According to the directors [of After Tiller], the doctors “thought that if more Americans could meet them, and hear where they were coming from—even if they still disagreed with the work that they did—they at least might not want to kill them.” But that framing limits the scope of their film. By focusing less on Tiller’s death and more on the reasons why third-trimester abortion needs to be legal, this could have been a stronger plea to the well-intentioned Americans who, because they don’t know these women’s stories, might support Albuquerque’s 20-week ban or vote for politicians who want to outlaw the procedure entirely.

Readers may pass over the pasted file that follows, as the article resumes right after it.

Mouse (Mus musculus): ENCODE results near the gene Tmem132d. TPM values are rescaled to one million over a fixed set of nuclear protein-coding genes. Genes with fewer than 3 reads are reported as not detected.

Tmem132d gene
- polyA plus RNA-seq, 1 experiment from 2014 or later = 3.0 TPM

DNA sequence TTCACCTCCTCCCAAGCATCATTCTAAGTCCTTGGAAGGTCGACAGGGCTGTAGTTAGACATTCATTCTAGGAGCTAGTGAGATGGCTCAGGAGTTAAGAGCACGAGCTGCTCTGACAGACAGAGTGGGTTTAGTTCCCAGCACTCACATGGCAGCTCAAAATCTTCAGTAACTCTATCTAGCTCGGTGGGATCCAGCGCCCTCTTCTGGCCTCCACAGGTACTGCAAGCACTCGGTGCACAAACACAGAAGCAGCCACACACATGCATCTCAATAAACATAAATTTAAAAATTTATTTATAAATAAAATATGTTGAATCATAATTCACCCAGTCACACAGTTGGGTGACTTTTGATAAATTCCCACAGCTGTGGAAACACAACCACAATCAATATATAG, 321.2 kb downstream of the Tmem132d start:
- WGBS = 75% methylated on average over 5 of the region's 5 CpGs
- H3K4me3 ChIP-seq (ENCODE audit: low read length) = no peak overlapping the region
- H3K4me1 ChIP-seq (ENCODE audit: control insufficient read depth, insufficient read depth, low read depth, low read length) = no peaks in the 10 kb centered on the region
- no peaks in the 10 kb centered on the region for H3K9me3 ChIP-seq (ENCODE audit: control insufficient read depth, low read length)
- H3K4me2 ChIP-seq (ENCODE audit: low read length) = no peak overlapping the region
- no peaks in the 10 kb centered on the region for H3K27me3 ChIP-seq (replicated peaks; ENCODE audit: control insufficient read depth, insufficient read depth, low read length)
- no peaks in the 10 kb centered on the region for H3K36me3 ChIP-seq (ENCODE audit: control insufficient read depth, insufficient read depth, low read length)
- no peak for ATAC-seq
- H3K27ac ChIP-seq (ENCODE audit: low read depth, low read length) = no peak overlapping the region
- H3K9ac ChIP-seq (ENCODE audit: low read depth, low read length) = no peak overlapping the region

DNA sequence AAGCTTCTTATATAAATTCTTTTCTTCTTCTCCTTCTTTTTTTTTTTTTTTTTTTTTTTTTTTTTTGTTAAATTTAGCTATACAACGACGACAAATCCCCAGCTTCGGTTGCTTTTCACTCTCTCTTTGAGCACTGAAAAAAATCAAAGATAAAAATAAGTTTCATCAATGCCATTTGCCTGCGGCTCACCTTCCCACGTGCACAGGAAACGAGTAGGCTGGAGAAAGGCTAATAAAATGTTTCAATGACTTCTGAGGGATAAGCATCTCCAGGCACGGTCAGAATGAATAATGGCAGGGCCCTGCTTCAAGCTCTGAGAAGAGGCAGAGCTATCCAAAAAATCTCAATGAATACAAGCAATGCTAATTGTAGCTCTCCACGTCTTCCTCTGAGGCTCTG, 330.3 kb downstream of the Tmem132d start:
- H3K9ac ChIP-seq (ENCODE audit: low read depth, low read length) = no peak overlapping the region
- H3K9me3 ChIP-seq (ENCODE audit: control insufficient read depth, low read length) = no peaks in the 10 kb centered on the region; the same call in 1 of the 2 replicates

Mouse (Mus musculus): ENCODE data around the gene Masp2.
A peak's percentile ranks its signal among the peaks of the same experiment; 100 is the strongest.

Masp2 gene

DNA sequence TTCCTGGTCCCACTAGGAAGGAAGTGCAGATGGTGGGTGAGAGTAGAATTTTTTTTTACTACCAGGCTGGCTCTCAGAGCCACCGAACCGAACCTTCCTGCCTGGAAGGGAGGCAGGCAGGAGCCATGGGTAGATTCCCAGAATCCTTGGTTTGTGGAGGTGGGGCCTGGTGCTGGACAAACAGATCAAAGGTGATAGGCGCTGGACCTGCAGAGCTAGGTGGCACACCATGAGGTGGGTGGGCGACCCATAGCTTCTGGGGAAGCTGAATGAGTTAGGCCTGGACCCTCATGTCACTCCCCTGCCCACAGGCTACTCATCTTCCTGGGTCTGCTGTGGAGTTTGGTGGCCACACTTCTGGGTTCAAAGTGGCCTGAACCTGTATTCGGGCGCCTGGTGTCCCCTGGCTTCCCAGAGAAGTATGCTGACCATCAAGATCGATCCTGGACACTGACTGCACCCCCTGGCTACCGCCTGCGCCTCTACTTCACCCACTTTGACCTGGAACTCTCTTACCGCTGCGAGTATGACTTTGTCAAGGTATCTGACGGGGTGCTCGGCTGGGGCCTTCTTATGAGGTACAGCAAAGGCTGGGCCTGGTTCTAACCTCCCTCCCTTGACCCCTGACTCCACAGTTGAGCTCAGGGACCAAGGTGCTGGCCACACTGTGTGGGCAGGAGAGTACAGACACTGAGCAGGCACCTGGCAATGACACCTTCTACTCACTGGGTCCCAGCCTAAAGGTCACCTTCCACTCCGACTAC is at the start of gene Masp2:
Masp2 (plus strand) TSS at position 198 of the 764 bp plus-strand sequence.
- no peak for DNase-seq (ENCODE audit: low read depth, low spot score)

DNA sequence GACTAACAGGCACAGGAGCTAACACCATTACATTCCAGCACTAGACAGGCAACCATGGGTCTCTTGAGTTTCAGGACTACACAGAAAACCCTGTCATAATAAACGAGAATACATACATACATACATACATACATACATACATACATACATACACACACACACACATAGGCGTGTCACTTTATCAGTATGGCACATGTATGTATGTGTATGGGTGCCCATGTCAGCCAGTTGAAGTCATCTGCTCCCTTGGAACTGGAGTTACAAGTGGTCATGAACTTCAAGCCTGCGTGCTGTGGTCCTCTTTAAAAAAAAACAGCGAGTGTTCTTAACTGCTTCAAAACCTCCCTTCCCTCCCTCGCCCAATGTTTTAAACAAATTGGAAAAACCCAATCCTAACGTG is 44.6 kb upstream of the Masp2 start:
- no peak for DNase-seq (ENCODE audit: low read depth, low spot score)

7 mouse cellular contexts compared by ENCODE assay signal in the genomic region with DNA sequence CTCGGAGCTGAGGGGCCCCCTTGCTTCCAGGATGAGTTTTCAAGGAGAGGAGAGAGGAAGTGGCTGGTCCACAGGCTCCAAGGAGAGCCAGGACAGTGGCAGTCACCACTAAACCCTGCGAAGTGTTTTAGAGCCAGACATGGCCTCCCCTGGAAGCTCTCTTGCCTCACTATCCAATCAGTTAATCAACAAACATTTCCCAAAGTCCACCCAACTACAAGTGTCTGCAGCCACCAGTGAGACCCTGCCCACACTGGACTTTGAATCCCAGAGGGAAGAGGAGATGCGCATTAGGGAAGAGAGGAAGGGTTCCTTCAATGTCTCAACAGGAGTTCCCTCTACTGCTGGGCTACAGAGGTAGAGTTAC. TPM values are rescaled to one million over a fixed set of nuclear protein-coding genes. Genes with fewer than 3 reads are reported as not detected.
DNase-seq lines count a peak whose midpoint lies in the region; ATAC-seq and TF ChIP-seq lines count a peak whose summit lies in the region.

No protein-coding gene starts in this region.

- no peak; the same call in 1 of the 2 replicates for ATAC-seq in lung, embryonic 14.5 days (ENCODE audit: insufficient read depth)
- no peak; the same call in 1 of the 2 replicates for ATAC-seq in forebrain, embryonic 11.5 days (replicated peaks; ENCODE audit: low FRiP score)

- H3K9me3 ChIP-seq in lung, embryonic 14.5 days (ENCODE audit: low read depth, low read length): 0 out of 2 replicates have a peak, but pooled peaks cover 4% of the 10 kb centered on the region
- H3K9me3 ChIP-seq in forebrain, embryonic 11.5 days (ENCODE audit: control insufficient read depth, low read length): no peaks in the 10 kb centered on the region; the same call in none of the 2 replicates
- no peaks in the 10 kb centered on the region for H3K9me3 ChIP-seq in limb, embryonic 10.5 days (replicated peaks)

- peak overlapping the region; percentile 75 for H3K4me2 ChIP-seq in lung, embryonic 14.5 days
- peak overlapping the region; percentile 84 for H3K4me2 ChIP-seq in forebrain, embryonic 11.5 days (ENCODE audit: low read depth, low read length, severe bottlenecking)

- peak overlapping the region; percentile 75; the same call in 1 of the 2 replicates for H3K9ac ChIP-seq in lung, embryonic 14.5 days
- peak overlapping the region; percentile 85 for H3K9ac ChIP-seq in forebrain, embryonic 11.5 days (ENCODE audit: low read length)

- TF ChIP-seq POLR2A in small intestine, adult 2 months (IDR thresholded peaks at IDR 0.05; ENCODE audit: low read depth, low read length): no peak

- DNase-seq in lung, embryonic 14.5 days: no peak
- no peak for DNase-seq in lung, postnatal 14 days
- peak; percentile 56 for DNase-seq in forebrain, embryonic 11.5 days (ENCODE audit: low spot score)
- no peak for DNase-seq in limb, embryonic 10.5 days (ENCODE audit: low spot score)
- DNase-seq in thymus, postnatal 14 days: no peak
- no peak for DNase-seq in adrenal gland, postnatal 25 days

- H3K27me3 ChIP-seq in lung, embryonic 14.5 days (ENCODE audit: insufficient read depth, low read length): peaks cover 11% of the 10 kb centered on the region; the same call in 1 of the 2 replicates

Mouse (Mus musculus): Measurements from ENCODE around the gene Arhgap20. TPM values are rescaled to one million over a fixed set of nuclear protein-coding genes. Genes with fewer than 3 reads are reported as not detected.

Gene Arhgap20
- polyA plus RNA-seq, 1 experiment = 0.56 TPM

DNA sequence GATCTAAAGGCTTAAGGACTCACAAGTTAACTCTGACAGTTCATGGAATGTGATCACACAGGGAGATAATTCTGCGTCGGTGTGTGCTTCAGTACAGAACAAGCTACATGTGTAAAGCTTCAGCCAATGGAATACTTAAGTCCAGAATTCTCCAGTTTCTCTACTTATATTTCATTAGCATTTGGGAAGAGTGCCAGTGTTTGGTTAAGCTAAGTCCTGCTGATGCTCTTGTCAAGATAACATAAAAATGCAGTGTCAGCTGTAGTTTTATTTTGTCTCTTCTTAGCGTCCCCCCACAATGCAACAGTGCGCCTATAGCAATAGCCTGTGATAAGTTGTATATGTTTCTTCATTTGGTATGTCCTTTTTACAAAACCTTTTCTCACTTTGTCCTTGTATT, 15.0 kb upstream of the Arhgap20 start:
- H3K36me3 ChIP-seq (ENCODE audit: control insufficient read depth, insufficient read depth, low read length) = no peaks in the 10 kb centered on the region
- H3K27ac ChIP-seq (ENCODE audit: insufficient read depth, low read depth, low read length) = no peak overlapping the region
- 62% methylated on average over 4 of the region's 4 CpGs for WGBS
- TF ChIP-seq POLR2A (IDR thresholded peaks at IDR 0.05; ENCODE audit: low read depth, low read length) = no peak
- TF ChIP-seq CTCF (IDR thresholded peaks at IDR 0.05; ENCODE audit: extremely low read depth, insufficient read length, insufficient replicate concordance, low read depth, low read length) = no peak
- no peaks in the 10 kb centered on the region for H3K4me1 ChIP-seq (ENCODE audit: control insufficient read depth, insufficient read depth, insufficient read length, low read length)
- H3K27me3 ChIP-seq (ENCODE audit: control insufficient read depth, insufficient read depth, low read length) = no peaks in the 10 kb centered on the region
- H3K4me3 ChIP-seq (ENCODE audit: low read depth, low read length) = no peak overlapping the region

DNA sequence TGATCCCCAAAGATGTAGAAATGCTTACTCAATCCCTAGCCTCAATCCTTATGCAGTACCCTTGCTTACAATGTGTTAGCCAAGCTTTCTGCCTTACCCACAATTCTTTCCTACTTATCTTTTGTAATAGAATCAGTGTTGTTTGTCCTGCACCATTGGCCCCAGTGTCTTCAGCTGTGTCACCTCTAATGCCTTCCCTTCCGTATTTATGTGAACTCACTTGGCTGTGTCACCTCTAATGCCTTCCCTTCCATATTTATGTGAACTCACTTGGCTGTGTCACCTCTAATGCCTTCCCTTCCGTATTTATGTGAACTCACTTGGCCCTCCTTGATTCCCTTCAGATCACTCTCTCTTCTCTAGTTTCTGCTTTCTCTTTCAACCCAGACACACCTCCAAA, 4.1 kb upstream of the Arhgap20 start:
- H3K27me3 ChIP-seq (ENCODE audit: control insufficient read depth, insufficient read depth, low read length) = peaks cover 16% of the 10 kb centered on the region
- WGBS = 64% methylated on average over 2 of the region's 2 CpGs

It’s awful but true that in the fringes of the anti-choice movement, there are people who want these kindly, funny doctors dead. But those people are not going to see the film, and even if they did, it’s unlikely that any efforts to humanize the doctors enough to absolve them of their sins would be successful. Instead, it’s the people in the middle, the ones who support first-trimester abortion but become more hesitant as the pregnancy progresses, who should see After Tiller. They should see the moment, late in the film, in which Robinson agonizes over whether to give an abortion to an anti-abortion teenager who says that despite her convictions, she wants the procedure. “We’re kind of a court of last resort here,” she says. “If we don’t help somebody, they’re not going to get an abortion.”
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